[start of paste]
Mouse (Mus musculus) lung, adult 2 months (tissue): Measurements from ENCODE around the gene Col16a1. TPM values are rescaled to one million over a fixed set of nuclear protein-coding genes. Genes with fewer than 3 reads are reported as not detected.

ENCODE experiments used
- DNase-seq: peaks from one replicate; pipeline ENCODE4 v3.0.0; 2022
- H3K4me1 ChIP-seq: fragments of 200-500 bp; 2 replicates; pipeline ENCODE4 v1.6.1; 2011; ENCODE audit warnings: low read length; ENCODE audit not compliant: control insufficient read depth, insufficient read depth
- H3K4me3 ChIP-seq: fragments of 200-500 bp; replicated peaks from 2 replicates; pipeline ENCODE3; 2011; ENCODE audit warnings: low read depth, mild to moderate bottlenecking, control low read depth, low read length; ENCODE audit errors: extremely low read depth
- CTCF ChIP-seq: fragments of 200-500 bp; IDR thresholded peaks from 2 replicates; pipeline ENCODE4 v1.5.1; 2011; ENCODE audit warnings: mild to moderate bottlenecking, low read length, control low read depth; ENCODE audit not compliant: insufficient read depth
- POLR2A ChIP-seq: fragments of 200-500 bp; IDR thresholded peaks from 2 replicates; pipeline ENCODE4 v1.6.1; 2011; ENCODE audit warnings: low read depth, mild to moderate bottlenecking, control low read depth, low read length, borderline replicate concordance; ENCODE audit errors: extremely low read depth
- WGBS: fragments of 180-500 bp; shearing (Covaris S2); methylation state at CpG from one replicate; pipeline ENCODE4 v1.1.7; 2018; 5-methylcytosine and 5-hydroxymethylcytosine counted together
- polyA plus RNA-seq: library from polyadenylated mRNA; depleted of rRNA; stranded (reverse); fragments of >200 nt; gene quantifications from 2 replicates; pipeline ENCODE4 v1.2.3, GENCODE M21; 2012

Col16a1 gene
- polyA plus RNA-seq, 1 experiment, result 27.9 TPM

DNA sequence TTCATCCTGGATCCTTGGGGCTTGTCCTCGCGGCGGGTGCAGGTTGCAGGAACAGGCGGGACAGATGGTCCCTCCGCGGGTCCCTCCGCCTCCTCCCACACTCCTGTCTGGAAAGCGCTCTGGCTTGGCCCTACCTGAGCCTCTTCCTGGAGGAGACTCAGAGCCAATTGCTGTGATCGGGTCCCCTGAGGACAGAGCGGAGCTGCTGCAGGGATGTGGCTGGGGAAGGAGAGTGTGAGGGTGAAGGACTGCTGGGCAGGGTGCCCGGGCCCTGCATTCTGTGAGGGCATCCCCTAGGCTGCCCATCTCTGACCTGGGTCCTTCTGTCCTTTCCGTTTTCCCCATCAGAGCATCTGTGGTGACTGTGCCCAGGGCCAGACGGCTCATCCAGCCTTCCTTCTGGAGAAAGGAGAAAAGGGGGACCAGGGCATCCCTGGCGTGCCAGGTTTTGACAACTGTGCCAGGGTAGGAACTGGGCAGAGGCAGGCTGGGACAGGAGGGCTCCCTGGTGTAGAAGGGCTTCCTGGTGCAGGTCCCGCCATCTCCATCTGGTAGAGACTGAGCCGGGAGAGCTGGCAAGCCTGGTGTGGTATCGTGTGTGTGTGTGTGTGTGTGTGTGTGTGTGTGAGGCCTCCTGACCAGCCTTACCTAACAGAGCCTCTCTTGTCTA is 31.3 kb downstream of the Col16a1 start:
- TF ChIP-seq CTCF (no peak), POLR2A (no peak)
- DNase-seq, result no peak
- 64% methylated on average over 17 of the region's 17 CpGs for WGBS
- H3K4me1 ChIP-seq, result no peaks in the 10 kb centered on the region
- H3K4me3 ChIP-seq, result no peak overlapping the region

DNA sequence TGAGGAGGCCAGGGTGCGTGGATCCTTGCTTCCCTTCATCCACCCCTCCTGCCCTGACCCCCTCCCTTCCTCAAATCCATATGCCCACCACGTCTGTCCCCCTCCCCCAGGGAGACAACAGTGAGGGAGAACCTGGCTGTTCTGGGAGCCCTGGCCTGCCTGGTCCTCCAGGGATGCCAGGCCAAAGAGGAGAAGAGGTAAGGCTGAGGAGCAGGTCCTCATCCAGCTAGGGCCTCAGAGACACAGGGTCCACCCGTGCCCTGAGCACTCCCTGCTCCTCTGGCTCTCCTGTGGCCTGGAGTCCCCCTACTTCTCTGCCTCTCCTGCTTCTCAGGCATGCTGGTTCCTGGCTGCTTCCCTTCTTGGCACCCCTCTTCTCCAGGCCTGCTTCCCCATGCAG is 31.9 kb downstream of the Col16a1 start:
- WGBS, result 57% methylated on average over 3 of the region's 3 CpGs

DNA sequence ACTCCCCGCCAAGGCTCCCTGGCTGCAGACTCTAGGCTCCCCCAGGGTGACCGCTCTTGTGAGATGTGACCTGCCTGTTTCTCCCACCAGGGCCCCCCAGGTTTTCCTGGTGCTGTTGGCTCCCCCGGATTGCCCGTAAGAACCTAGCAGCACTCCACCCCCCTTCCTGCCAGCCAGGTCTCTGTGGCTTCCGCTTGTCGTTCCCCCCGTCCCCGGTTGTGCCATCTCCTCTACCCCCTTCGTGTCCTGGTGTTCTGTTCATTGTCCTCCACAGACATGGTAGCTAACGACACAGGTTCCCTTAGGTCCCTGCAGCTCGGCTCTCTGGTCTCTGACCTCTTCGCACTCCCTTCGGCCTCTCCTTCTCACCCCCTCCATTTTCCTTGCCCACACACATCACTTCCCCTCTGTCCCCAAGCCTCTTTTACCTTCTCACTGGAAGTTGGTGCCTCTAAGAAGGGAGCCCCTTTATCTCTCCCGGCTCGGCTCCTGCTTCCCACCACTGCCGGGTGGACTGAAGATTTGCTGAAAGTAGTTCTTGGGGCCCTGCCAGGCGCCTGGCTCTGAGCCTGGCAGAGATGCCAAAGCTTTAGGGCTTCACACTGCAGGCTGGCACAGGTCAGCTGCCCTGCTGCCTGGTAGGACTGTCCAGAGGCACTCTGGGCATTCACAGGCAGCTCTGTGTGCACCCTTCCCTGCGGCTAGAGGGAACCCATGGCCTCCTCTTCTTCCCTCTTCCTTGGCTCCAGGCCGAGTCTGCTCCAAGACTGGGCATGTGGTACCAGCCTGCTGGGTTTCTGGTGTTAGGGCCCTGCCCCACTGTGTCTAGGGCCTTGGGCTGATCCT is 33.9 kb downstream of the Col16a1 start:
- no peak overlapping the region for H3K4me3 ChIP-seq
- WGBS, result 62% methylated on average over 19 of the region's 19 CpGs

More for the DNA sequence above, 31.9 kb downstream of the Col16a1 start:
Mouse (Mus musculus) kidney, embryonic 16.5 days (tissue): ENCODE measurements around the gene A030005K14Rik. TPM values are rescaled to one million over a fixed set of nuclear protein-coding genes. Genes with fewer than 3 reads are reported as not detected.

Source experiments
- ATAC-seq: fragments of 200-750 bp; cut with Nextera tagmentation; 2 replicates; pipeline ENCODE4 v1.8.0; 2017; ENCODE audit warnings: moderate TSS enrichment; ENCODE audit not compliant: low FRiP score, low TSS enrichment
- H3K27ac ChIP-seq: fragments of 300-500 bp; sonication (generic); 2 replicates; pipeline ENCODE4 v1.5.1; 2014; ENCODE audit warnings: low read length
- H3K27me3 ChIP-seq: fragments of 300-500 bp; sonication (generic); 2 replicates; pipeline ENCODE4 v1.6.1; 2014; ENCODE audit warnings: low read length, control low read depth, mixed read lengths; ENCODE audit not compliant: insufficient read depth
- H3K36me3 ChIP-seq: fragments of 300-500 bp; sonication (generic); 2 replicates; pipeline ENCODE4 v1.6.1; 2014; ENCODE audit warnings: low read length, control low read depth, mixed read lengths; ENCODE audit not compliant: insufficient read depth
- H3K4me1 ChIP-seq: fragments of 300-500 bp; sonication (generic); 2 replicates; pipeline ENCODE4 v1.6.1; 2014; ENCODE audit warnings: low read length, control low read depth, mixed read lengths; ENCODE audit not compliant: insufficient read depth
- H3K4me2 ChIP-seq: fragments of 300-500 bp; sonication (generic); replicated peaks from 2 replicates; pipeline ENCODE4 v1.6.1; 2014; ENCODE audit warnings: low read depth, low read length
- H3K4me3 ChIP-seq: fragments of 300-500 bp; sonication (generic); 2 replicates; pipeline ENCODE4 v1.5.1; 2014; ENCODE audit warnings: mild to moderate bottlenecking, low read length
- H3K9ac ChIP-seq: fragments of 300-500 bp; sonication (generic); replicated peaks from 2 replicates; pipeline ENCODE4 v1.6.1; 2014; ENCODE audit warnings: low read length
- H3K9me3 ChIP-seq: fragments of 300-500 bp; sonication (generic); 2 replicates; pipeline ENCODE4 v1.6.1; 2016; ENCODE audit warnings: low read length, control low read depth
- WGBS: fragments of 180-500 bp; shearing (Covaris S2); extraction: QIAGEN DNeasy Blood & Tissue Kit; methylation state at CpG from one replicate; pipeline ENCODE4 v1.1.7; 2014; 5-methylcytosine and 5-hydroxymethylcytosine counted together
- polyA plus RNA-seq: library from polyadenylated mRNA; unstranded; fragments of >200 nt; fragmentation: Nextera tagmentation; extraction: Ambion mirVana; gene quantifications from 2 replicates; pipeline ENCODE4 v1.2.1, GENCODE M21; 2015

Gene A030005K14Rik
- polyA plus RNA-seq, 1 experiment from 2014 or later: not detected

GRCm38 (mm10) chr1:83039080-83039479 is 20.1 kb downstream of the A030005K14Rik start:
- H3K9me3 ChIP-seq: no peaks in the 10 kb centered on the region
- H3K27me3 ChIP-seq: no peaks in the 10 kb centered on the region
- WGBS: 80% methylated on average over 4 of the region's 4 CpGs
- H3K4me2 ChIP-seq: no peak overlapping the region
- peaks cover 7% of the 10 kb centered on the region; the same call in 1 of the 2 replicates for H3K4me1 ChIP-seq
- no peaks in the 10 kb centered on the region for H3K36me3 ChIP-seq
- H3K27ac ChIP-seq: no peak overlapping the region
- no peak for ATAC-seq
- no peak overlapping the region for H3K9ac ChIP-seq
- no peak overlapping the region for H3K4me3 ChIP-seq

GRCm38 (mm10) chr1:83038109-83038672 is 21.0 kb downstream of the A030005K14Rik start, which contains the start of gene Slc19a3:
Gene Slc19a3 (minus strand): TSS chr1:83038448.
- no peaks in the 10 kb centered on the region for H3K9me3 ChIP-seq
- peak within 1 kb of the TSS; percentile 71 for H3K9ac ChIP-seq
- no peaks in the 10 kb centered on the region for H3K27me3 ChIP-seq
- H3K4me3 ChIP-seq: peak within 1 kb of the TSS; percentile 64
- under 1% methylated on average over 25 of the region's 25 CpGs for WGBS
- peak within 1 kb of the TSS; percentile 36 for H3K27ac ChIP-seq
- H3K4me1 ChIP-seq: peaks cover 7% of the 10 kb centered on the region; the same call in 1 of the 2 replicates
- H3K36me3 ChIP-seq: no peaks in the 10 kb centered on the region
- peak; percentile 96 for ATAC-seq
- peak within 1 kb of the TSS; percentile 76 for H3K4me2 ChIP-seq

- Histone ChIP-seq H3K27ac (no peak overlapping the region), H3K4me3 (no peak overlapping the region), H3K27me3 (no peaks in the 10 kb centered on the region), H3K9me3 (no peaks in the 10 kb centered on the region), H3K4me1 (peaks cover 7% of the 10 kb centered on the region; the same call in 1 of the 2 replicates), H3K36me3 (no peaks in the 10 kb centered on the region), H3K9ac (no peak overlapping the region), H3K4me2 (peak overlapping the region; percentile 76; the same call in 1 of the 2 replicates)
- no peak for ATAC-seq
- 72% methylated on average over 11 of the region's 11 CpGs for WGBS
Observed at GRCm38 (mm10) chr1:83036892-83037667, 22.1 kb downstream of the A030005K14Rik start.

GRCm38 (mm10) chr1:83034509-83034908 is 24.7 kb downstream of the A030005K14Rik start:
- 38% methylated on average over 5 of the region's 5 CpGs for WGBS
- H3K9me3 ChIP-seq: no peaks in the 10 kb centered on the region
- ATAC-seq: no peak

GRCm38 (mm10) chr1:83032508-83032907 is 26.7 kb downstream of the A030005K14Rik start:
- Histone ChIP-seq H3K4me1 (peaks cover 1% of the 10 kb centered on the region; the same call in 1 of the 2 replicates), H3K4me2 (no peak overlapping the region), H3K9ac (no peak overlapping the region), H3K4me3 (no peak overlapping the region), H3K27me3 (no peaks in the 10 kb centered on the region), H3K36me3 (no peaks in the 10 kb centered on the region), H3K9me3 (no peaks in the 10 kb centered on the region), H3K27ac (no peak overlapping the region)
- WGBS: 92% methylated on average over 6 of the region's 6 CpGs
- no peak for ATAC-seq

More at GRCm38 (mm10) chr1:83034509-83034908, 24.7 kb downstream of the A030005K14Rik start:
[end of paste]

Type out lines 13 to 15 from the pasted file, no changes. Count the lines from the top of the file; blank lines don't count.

- TF ChIP-seq CTCF (no peak), POLR2A (no peak)
- DNase-seq, result no peak
- 64% methylated on average over 17 of the region's 17 CpGs for WGBS